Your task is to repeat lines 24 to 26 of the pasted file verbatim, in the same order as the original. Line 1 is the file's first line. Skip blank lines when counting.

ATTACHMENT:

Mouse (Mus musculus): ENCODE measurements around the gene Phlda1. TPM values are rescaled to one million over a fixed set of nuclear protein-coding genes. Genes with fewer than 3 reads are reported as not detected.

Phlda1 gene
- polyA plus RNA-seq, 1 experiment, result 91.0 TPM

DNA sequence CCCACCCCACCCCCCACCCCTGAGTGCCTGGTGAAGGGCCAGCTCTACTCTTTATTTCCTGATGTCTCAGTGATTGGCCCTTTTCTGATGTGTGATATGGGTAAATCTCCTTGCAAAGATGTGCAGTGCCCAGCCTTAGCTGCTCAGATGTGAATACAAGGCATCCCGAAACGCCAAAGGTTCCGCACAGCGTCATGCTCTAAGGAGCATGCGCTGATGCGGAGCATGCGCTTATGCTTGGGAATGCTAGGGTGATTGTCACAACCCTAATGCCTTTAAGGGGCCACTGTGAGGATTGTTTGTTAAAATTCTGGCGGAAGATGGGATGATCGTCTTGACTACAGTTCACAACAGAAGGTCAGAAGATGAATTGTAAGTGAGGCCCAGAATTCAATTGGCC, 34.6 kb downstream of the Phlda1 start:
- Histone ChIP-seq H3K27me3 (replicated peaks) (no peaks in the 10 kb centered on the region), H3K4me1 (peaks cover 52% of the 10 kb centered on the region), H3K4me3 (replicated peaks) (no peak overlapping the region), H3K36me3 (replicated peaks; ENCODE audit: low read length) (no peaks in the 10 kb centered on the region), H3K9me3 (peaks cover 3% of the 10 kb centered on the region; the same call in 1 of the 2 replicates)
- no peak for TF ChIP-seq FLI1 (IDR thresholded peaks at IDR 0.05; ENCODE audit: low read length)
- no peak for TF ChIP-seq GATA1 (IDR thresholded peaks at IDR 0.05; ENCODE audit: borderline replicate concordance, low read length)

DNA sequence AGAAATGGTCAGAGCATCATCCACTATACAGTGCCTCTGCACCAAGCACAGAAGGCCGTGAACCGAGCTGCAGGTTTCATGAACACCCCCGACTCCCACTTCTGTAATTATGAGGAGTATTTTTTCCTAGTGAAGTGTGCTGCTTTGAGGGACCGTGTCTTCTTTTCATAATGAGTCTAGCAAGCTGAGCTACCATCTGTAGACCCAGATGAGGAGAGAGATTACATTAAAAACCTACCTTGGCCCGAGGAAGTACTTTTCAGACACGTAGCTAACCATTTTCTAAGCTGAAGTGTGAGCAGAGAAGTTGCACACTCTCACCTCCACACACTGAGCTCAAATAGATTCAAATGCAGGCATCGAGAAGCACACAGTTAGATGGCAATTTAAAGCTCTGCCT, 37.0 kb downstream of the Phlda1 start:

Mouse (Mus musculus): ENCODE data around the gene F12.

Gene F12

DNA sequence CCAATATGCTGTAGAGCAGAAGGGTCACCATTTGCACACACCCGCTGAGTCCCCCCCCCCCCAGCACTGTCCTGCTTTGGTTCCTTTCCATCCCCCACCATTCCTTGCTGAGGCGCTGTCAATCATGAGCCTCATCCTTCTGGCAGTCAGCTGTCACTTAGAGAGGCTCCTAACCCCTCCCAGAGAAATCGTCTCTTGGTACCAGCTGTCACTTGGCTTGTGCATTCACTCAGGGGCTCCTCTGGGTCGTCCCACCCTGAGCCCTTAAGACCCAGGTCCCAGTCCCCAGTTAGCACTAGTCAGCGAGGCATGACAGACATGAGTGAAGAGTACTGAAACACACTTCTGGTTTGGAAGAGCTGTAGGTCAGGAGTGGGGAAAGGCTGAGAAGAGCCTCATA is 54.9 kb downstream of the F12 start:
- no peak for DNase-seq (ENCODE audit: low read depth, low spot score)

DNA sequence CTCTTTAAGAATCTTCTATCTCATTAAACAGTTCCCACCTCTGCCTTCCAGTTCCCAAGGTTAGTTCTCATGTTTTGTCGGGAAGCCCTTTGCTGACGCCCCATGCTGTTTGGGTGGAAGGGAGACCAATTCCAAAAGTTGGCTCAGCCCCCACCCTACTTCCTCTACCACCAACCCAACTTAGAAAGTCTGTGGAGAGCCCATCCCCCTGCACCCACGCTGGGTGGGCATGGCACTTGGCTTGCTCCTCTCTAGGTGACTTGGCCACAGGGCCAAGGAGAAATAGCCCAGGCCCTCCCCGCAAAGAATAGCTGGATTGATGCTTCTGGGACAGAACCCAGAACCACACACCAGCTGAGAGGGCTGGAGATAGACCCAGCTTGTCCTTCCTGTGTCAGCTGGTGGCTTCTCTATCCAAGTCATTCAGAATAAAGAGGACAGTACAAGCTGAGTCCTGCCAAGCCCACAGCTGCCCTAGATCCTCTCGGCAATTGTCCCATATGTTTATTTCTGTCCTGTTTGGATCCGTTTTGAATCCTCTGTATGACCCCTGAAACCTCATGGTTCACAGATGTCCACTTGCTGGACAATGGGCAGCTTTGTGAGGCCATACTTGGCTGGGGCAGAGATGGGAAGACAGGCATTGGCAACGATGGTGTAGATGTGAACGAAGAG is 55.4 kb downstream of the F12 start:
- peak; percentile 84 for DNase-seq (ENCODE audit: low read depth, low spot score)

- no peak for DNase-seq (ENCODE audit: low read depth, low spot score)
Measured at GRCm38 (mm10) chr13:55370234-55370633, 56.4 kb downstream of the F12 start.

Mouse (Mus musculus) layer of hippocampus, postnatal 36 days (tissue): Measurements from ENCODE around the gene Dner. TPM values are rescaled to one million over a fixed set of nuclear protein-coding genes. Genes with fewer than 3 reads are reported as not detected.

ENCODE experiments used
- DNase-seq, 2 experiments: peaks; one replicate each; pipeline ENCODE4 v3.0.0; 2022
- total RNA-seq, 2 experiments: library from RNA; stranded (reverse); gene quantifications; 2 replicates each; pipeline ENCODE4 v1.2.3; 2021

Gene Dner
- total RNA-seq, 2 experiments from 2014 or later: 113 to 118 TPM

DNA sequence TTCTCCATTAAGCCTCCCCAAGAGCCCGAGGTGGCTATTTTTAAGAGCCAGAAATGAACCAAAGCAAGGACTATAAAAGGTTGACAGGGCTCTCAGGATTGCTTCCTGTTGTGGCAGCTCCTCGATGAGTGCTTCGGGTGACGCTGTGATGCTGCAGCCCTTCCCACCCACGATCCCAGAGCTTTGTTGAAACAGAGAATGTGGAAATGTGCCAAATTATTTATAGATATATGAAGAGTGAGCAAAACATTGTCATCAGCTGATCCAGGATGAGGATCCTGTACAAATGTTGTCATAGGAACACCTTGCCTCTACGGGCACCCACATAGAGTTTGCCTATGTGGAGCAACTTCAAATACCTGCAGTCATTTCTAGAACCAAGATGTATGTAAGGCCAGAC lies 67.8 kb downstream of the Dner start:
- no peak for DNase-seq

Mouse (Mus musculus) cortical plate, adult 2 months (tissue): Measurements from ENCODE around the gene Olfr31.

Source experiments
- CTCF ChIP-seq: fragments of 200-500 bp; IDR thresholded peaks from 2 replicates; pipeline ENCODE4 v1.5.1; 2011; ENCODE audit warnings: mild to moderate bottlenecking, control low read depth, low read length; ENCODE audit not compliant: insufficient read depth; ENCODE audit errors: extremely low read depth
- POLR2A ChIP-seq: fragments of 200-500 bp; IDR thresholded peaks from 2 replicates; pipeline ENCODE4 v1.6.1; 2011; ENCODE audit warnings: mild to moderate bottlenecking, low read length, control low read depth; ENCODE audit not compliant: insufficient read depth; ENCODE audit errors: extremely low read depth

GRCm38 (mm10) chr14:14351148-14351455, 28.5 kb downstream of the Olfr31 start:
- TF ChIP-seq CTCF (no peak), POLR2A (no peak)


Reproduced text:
- no peak for DNase-seq

Mouse (Mus musculus) cortical plate, adult 2 months (tissue): Measurements from ENCODE around the gene Olfr31.

Source experiments